On Friday (August 14), we were back on Chiba University’s campus for a full day of activities which had as an ultimate objective to make us reflect on the main challenges the students faced during the first week of the program.
The day started with four presentations by AUTh students on representative examples of CBD in Greece, which were compared with the projects we had seen so far and also provided ideas that could be implemented in the main target-project of the program: Kusu no Ki. Among the ideas introduced were the setting up of an agrarian grocery (in fact, an expanded version of this became the long term focus of one of the last presentations of the program), urban farming, and social partnership integration business (see below for videos of the presentations).
Following these presentations, a short lecture by Chiba U staff was given as feedback. The advice that was offered concentrated on three main areas: the necessity of taking into account the location and audience when presenting in a public space, the need for better, more precise, more original revitalization ideas that do not just repeat the locals’ opinions, and the mindset that is required when collaborating in a multicultural, multilingual environment.
In the afternoon, students were asked to return to the worksheets they presented in Ichinomiya and to produce a new piece of paper, indicating again their main ideas, the source of information and methods they used to come up with these ideas, and a grade for each of these ideas based on a scale inspired by a similar practice mentioned by the Sawara project leader to find out the cultural resources that are worth restoring/developing. The scale was as follows: A for ideas worth keeping as they are, B for ideas worth keeping if revised, C for ideas that are too obvious, and D for ideas that are impossible to put into practice.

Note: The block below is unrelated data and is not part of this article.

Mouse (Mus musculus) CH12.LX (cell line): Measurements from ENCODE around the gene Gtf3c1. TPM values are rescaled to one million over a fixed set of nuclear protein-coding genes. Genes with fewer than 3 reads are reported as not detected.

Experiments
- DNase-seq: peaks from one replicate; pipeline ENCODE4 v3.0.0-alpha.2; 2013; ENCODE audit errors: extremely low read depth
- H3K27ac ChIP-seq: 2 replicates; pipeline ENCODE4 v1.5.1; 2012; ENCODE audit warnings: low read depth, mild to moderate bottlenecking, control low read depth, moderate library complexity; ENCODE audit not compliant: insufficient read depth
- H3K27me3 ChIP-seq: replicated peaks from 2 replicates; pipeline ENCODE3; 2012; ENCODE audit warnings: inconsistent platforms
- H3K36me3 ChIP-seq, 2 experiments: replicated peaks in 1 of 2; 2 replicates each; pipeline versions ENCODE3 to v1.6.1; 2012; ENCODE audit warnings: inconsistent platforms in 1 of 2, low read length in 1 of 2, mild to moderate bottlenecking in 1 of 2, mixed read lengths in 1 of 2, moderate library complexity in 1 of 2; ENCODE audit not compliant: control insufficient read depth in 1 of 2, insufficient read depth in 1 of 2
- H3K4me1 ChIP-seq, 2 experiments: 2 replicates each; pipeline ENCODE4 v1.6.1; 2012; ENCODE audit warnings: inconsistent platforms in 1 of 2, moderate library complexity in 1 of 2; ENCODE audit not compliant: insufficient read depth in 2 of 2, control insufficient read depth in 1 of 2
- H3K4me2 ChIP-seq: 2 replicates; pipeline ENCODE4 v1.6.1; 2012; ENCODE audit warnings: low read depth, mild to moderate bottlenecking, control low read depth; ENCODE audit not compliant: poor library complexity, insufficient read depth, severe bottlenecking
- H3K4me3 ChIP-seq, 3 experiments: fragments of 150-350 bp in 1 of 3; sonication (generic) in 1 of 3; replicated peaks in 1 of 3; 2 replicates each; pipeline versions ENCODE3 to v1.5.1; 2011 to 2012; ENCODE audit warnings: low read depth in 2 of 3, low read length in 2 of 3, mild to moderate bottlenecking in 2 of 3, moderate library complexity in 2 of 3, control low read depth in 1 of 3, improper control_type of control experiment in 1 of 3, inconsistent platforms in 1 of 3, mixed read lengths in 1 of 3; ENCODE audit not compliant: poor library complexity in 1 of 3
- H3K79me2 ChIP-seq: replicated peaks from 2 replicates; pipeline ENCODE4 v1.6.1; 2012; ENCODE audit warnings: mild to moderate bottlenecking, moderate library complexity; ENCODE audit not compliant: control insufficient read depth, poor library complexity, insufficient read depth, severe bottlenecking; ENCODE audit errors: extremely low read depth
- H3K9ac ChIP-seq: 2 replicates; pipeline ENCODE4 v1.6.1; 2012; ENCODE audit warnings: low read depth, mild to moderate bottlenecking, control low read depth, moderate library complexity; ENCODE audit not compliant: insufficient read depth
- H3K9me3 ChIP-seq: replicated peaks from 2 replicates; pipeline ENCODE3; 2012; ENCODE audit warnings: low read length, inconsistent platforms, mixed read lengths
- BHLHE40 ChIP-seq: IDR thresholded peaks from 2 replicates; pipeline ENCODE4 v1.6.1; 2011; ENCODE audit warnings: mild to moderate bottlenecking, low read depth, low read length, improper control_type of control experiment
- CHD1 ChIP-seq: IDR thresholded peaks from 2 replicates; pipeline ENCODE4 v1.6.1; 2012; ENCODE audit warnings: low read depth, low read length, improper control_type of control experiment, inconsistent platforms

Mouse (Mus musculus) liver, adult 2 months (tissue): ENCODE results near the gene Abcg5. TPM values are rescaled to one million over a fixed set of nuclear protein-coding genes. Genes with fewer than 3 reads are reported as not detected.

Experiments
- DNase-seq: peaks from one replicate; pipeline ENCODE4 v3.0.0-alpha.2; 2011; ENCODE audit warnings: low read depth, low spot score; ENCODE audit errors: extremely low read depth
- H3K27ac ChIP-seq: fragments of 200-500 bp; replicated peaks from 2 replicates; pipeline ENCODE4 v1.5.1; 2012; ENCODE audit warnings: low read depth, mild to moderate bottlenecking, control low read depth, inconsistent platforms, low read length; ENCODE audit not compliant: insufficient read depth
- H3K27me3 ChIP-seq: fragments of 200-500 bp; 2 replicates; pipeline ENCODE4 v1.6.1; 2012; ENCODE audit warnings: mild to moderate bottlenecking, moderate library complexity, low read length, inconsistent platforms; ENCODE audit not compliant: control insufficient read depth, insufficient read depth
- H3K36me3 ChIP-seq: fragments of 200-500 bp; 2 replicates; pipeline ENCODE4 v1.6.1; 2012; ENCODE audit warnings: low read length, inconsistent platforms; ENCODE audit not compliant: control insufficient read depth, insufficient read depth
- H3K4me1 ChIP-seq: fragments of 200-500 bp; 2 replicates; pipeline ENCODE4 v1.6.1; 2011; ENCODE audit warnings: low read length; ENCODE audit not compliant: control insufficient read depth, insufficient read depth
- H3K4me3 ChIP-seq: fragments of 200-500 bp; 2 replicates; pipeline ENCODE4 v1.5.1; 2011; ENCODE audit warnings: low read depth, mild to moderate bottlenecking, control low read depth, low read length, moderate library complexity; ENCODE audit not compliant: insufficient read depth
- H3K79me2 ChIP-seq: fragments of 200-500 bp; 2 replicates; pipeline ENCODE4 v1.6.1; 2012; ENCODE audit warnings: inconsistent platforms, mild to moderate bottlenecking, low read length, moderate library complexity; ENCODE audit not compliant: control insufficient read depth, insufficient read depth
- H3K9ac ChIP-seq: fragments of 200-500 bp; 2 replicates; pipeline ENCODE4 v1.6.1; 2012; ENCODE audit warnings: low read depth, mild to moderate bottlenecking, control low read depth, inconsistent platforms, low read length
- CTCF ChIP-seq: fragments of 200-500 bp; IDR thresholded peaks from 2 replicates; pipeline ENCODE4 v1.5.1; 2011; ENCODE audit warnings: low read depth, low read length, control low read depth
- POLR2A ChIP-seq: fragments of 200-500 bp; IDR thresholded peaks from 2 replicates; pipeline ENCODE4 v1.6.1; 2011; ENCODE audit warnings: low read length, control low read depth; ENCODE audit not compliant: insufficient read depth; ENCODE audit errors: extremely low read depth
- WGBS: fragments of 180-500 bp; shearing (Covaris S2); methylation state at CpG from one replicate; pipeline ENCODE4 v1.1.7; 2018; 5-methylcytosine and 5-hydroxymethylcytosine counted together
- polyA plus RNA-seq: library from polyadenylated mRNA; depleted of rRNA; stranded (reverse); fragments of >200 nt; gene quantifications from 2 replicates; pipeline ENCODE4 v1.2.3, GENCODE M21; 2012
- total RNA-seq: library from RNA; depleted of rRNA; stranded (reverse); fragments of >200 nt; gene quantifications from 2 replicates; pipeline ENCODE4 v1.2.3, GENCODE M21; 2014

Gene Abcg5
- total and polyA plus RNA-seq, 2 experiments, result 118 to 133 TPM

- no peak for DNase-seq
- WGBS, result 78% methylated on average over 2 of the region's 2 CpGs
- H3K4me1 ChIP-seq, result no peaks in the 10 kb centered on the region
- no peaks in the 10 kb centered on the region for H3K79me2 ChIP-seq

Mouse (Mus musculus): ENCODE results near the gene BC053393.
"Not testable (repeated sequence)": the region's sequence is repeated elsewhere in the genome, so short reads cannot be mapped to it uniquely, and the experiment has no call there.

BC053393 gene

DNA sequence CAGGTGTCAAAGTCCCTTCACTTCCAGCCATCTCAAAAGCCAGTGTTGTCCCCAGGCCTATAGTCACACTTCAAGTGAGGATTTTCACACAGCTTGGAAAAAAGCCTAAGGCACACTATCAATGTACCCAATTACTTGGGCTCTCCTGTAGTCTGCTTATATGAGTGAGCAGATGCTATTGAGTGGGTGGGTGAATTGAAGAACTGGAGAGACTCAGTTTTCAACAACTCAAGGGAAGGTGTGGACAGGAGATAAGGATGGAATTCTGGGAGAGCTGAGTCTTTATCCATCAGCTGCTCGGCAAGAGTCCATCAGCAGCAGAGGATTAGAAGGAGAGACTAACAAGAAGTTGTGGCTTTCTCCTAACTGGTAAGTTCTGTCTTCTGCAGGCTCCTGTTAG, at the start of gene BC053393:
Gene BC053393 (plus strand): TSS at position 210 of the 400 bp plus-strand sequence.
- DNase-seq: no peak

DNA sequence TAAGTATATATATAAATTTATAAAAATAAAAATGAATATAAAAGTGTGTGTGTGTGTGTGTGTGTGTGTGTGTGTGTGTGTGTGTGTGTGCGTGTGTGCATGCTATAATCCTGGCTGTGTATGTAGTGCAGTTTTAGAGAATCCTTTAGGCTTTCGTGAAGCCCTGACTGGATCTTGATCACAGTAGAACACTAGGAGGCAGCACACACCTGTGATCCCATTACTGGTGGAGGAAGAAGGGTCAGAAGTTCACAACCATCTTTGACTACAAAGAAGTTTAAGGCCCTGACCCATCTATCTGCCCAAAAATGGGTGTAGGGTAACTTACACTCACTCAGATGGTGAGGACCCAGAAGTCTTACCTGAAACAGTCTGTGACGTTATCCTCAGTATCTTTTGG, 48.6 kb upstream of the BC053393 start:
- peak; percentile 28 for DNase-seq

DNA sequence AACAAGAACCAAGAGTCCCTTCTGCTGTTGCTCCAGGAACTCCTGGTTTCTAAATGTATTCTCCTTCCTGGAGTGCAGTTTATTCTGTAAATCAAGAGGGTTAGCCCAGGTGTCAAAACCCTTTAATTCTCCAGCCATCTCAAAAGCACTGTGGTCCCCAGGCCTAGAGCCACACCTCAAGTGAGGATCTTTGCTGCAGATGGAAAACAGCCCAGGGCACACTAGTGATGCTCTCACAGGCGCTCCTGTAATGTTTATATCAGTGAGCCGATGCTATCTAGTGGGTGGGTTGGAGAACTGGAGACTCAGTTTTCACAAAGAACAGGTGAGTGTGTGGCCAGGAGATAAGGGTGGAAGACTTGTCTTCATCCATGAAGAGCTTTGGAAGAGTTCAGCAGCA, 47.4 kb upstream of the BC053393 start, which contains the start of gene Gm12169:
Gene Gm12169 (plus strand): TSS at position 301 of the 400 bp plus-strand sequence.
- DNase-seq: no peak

At the end of this exercise, each group exchanged its new worksheet with that of the group, which worked in a similar area (the town hall-group graded the Tamasaki shrine area-group, the surf shops-group graded the seaside tourist establishments-group and the local farms-group graded the souvenir shops-group, and vice-versa), and was asked to grade again the ideas based on the same scale. At the end each group had to present their grades and discuss their ideas with the original group. The purpose of the exercise was of course to allow students to experience/practice feedback and reflect on the feasibility of their plans.
Videos of Presentations on Community-Based Development Projects in Greece
Video of Revisions of Ichinomiya Proposals